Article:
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3 Surprising Facts about Dental Phobia
Jan 3, 2018

girl who is nervous Dental Care Center

Fear. Heebie-jeebies. Anxiety. People often talk about dental phobia — whether it’s a small discomfort or full-on sweating as you drive to the dentist office.

Dental phobia is real and should be taken seriously, but unfortunately, some people are so nervous that they skip going to the dentist at all. Later, they arrive with severe dental problems, which may require multiple visits to correct.

The Washington Post reported in 2015, “Roughly five to 10 percent of the population suffers from dental phobia, but as many as 40 to 75 percent of people experience fear and anxiety related to dentistry that contributes to postponing and cancelling appointments, or avoiding the dentist altogether, according to extensive research on the subject.”

If you feel anxious about trips to the dentist, here are some surprising things about dental phobia.

  • The phobia may be linked to embarrassment. A study from the National Institutes of Health found that those with dental phobia often also experienced embarrassment. These feelings are not just “I don’t want to sit there with my mouth open,” but a much deeper emotion. Sometimes this is rooted in history or experiences in a dental office or life, but in other cases, it generates from fear of pain, the fear of getting trapped, or the feeling of having your personal space invaded.  
  • The clinical name is odontophobia. A true diagnosed phobia “is persistent, unrealistic, and intense fear of a specific stimulus, leading to complete avoidance of the perceived danger.” (NIH)
  • People with dental phobia are more likely to have tooth decay. This fact is probably less surprising. After all, those with dental phobia may not see a dentist for many years. But a study released in 2017 confirmed this assumption. But the study also pointed out that those with poor oral health are often less likely to smile and may suffer from lower self-esteem because of their tooth problems.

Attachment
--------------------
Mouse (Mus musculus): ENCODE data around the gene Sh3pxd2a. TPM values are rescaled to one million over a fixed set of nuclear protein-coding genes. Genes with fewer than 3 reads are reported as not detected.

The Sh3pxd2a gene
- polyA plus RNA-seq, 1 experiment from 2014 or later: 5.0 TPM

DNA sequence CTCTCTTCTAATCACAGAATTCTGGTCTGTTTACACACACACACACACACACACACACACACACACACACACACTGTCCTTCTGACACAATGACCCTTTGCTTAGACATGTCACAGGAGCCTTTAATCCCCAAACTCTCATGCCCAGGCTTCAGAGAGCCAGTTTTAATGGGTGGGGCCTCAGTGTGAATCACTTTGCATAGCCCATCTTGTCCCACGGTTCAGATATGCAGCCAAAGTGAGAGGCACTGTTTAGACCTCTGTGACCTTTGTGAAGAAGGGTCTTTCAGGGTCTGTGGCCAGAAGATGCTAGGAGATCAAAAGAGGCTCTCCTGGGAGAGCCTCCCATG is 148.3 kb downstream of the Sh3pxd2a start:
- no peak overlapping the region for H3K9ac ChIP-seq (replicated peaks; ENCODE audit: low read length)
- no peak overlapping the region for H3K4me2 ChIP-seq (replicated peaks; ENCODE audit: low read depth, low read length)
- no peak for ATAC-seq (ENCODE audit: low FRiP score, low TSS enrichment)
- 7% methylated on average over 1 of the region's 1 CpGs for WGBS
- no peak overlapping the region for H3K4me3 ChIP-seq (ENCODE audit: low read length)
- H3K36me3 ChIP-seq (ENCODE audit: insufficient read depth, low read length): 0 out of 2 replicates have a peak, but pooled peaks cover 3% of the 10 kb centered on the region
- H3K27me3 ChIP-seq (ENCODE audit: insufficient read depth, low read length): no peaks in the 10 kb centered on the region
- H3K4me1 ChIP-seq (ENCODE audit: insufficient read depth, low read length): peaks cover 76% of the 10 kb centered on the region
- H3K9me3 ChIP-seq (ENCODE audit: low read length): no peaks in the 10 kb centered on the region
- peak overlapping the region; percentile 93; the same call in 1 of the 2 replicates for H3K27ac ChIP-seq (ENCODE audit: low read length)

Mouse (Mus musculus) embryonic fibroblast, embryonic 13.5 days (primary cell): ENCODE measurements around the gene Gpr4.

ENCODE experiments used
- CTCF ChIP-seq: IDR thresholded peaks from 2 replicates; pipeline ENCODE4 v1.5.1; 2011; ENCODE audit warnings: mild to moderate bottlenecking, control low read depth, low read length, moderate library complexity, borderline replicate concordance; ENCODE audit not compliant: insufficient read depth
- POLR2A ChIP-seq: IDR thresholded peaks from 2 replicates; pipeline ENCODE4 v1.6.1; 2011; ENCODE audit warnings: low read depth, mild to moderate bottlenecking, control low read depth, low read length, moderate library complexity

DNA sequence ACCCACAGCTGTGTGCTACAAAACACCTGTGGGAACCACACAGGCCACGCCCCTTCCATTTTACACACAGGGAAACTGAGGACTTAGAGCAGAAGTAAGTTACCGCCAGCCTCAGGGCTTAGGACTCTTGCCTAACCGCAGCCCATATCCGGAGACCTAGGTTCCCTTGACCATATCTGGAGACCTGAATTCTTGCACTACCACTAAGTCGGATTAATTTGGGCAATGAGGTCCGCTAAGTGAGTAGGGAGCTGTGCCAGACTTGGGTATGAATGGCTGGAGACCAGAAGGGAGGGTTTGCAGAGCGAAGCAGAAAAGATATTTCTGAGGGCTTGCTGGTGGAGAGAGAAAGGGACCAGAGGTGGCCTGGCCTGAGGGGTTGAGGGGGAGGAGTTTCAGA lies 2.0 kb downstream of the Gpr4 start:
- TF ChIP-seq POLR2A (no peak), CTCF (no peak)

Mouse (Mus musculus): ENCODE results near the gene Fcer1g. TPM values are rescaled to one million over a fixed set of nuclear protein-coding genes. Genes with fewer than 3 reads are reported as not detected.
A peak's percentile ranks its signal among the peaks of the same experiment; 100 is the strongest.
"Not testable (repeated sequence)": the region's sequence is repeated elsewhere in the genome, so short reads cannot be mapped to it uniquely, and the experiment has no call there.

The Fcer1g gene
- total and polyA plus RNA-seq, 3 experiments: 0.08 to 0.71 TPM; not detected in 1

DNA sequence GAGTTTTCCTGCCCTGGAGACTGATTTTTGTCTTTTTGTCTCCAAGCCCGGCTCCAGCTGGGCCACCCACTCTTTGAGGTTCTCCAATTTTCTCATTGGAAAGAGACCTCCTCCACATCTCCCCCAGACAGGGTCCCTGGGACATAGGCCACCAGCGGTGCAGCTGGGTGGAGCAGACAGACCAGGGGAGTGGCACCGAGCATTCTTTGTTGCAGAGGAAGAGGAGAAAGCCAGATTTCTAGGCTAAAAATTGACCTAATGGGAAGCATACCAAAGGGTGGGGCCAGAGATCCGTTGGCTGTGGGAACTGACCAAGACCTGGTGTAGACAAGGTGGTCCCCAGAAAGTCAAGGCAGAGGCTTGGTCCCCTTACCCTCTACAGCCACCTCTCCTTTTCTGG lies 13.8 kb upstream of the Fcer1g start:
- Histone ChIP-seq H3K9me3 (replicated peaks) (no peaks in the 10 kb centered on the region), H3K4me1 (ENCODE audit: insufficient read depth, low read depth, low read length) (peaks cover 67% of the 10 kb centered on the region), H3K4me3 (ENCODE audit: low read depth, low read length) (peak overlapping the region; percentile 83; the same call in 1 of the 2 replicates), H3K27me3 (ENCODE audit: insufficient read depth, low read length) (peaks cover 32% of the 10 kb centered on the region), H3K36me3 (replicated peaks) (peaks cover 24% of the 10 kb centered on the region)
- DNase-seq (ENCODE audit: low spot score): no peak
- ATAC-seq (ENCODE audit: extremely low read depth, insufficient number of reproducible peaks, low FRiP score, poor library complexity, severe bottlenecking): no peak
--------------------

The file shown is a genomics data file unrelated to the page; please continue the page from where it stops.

Treating Dental Phobia and Anxiety


Whether someone’s emotions are a low-level anxiety or a full phobia, there are treatments to help get through a dental visit — and not all of those rely on drugs.

The American Psychological Association reported a success story with one woman who hadn’t seen a dentist in 15 years. During her first two visits, she couldn’t sit in the dentist’s chair. But after developing coping strategies and gradually desensitizing her to the items in the office, she is now able to sit through a cleaning every six months. Some her coping techniques are deep breathing, listening to music, and raising her hand when she needs the dentist or hygienist to give her a break.

While sedation dentistry is also an option, those who choose that route often still feel their anxiety about the dentist; they rely on the drugs to “get through it.” Those who find ways to cope often move past their fears.

“Several studies in Sweden, which opened one of the first dental clinics using psychologists, showed that anxious dental patients who participated in therapy were much more likely to continue dental treatment than those who underwent general anesthesia for procedures,” the Post reported.

Whatever your level of anxiety, we aim to make you feel comfortable so you can maintain a healthy smile. Talk to us about your concerns before your next appointment, and we’ll be happy to work with you for a more comfortable visit.